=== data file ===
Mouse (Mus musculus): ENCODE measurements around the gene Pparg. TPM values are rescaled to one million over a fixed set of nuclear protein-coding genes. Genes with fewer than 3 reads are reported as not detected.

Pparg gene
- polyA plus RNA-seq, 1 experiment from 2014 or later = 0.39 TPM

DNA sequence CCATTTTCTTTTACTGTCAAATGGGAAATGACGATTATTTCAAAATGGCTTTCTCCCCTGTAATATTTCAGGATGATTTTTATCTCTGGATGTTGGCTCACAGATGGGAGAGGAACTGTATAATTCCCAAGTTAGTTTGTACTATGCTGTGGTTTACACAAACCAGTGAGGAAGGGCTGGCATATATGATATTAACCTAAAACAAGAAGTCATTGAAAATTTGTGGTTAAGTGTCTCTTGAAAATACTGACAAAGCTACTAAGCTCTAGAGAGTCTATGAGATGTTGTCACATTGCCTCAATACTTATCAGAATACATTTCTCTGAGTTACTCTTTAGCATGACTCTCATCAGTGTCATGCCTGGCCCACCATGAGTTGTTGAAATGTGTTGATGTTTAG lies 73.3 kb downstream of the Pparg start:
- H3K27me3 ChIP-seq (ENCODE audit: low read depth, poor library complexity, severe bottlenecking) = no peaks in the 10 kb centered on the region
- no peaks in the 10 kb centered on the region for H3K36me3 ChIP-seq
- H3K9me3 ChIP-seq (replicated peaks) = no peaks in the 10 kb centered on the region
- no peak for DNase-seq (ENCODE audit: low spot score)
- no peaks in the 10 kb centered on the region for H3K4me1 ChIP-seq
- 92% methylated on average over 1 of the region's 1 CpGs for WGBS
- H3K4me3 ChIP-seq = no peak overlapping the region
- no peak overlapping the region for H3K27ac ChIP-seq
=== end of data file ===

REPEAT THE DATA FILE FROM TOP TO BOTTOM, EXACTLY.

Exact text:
Mouse (Mus musculus): ENCODE measurements around the gene Pparg. TPM values are rescaled to one million over a fixed set of nuclear protein-coding genes. Genes with fewer than 3 reads are reported as not detected.

Pparg gene
- polyA plus RNA-seq, 1 experiment from 2014 or later = 0.39 TPM

DNA sequence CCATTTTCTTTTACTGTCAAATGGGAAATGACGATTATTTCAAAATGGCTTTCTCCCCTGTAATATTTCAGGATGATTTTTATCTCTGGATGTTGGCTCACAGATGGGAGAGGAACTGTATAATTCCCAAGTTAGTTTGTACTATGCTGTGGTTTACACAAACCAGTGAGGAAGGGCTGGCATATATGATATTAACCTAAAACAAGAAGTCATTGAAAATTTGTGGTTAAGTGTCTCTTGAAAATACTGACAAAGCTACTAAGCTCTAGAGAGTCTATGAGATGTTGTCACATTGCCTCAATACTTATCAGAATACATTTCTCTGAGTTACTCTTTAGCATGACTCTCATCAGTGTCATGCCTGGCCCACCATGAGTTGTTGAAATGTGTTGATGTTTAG lies 73.3 kb downstream of the Pparg start:
- H3K27me3 ChIP-seq (ENCODE audit: low read depth, poor library complexity, severe bottlenecking) = no peaks in the 10 kb centered on the region
- no peaks in the 10 kb centered on the region for H3K36me3 ChIP-seq
- H3K9me3 ChIP-seq (replicated peaks) = no peaks in the 10 kb centered on the region
- no peak for DNase-seq (ENCODE audit: low spot score)
- no peaks in the 10 kb centered on the region for H3K4me1 ChIP-seq
- 92% methylated on average over 1 of the region's 1 CpGs for WGBS
- H3K4me3 ChIP-seq = no peak overlapping the region
- no peak overlapping the region for H3K27ac ChIP-seq